Christian Writing What do you Think?

Zee

Mar 1, 2019
3,643
1,229
In my current romance, the hero and heroine are cousins. While I know in most parts of the U.S. it is no longer common for cousins to marry, in many parts of the world this is mainstream practice.

Therefore, it took me by surprise when a critique partner (from a different site) mentioned that she found it quite disturbing and declined to swap critiques with me further for that reason.

So what do you all think? Romance lovers out there, would you enjoy a romance story where the main characters are related?
 
May 19, 2021
585
526
So what do you all think? Romance lovers out there, would you enjoy a romance story where the main characters are related?
I don't know. I guess it would depend on the story. I would probably find it a bit weird, but if it was a good book, I'd enjoy it, most likely. I'm not usually too awfully picky with books, so long as I like the story, LOL.
 

Zee

Mar 1, 2019
3,643
1,229
That’s interesting…honestly it never even occurred to me that it would be a problem. Even when I posted this topic, I assumed that my other critiquer’s opinion would be in the minority.

Unfortunately since this is part of a series, and both characters have featured previously, it’s too late to change it. Cousins they are and cousins they must remain…

But I know now not to do this in future.
 

Johne

Senior Member
Staff member
Sep 27, 2005
3,380
1,248
It's legal to marry a second cousin in America, but for some, it's still a little too close to incest for comfort for many people.

George Lucas had a similar problem (that indicated he didn't quite have Star Wars as mapped out in the beginning as he proclaims) when he had Leia kiss Luke in EMPIRE STRIKES BACK before they were revealed as siblings in the next film. Before RETURN OF THE JEDI, having Leia kiss Luke worked because Leia had already kissed Luke once ("for luck") before they swung across a chasm in the Death Star, and worked to introduce some doubt about which suitor Leia would choose in ESB. After ROTJ, that sexual tension is viewed through a different lens and that kiss is now seen as skeevy.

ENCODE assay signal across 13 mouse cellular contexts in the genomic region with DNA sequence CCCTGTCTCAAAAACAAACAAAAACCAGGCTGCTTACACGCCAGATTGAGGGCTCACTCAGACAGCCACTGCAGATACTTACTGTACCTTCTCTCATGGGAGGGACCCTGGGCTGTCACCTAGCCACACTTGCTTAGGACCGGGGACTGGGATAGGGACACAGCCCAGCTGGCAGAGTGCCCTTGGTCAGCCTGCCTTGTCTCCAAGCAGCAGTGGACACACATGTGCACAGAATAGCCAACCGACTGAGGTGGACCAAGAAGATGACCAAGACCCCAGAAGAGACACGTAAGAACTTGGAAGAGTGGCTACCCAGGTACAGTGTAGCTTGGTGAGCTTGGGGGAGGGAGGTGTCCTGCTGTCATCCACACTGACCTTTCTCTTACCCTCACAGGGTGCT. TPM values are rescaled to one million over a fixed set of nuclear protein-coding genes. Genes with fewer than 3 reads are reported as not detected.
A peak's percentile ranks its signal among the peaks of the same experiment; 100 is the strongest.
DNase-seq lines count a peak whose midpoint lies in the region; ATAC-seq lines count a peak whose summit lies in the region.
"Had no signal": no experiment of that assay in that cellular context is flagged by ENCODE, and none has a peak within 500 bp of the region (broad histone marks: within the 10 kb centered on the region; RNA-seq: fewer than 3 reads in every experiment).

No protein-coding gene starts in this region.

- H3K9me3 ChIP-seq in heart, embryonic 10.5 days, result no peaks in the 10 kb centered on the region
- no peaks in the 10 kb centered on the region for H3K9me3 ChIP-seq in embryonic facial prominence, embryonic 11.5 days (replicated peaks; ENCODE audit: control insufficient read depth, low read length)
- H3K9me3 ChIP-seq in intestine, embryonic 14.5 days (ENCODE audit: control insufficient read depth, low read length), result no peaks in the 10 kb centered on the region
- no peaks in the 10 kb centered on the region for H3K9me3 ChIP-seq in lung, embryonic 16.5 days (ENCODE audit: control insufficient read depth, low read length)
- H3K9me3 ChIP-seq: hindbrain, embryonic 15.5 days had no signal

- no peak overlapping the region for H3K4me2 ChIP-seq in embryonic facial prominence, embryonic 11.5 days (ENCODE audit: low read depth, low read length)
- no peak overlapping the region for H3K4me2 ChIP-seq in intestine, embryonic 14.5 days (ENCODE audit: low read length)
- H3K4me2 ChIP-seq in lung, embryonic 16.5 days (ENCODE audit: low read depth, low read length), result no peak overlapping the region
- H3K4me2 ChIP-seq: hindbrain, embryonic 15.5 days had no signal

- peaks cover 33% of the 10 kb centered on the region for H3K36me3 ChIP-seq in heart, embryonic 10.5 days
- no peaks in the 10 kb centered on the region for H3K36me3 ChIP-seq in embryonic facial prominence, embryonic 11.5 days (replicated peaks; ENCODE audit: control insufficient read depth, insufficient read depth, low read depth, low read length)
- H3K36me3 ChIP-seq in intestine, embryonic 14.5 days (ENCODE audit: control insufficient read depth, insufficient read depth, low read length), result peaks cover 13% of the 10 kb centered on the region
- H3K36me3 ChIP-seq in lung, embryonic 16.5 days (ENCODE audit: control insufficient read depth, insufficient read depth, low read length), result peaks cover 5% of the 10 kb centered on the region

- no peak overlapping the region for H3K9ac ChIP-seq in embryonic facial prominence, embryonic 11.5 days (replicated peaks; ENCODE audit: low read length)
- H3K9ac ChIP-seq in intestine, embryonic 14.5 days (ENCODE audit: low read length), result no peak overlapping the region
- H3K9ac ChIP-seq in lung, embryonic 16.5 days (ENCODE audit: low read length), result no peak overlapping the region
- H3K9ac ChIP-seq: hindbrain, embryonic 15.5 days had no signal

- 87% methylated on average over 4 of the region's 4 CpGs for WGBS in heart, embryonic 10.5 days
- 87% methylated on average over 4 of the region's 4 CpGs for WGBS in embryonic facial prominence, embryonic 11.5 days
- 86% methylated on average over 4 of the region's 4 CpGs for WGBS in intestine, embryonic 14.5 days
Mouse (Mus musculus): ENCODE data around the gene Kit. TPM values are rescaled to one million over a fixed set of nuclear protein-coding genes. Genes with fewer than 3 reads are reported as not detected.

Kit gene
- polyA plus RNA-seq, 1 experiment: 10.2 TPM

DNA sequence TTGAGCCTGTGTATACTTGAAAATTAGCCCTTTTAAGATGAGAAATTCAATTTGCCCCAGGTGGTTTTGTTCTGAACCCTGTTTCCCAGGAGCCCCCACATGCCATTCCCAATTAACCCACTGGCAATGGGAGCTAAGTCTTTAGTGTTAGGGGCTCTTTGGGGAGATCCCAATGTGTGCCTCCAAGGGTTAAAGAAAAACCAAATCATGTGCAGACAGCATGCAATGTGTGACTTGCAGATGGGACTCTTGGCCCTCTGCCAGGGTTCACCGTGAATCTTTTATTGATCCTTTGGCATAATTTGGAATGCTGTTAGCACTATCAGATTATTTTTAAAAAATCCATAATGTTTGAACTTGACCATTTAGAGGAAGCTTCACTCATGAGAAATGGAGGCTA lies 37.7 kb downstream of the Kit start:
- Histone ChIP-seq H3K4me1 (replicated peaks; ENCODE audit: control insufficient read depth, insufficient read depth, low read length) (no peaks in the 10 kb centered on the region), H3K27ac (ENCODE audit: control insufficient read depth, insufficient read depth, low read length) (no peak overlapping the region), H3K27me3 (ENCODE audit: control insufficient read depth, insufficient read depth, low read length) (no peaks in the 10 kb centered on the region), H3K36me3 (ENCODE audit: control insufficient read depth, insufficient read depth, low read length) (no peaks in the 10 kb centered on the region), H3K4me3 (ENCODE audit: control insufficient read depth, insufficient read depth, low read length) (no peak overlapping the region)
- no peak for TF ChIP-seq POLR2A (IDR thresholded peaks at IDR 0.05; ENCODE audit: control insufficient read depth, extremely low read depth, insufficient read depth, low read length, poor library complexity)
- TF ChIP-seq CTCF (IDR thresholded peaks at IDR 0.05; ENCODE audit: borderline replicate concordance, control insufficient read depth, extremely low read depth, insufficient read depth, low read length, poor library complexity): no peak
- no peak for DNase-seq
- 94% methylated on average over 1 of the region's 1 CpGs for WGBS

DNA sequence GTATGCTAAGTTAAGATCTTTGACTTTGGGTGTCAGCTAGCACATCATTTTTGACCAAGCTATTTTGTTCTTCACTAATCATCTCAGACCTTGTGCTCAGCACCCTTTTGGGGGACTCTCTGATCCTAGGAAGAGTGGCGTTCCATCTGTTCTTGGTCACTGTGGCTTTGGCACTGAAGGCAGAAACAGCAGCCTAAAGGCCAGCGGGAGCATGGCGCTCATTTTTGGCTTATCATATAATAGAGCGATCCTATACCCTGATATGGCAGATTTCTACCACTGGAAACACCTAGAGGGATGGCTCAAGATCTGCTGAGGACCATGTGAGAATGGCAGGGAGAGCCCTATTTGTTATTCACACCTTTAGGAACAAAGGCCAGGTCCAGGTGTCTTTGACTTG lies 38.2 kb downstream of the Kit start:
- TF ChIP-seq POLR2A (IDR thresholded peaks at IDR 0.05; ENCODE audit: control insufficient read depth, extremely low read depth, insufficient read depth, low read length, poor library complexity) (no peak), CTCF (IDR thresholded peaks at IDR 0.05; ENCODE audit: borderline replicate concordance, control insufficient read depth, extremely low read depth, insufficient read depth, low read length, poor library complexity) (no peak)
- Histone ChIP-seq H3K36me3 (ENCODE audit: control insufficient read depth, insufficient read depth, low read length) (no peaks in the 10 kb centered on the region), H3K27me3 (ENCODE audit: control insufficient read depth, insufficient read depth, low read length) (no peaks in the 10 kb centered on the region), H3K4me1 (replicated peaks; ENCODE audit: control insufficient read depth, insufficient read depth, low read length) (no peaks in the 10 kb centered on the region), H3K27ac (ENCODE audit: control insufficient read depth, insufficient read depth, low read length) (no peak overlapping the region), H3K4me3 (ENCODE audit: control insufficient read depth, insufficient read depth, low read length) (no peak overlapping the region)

May 28, 2019
2,999
1,381
Skeevy? That's a new one for me.

To be honest I had not picked up they were cousins.

You are right, in many parts of the world it is common.

My suggestion, if possible, would be to make sure the fact of it be the norm is clearly stated. How many of the 6 have you published? Could you slip it in a previous book or mention it in the current one.
 

Zee

Mar 1, 2019
3,643
1,229
My suggestion, if possible, would be to make sure the fact of it be the norm is clearly stated. How many of the 6 have you published? Could you slip it in a previous book or mention it in the current one.

It’s mentioned a handful of times across both of Preen’s books that Kiva is her cousin. How close of a cousin is not specified. Since a marriage between cousins is relatively commonplace in their culture, it’s not really a big deal.

However, it does indirectly drive a lot of the relationship tension in the plot, when Preen chooses a stranger instead of the relative her parents had promised her too.

Maybe readers will enjoy a glimpse of a different culture’s take on romance and marriage…

Or maybe they will hate it and give terrible reviews…

Stay tuned.
 

Wes B

Mostly Harmless
Jul 28, 2019
1,361
1,626
A few thoughts...

We see a number of cases in the Bible where a character marries their first cousin, and we may not think too much of it one way or the other. Now, in their culture, there were actually some very practical reasons for these marriages (too far off-topic to get into, for this post...) but the idea will definitely cause some discomfort in just a random piece of fiction.

If you've already written yourself into a published commitment, then as you say, you'll have to go with it. Yet since their culture is not out own, you are also free to let their definition of a cousin, as far as common usage of the word, to be much wider than our own. You've alluded to this.

So if they do commonly accept marriage between first cousins, that's just part of the story world. If the two significant characters in your story also are not first cousins, than that makes the whole story more palatable to many readers.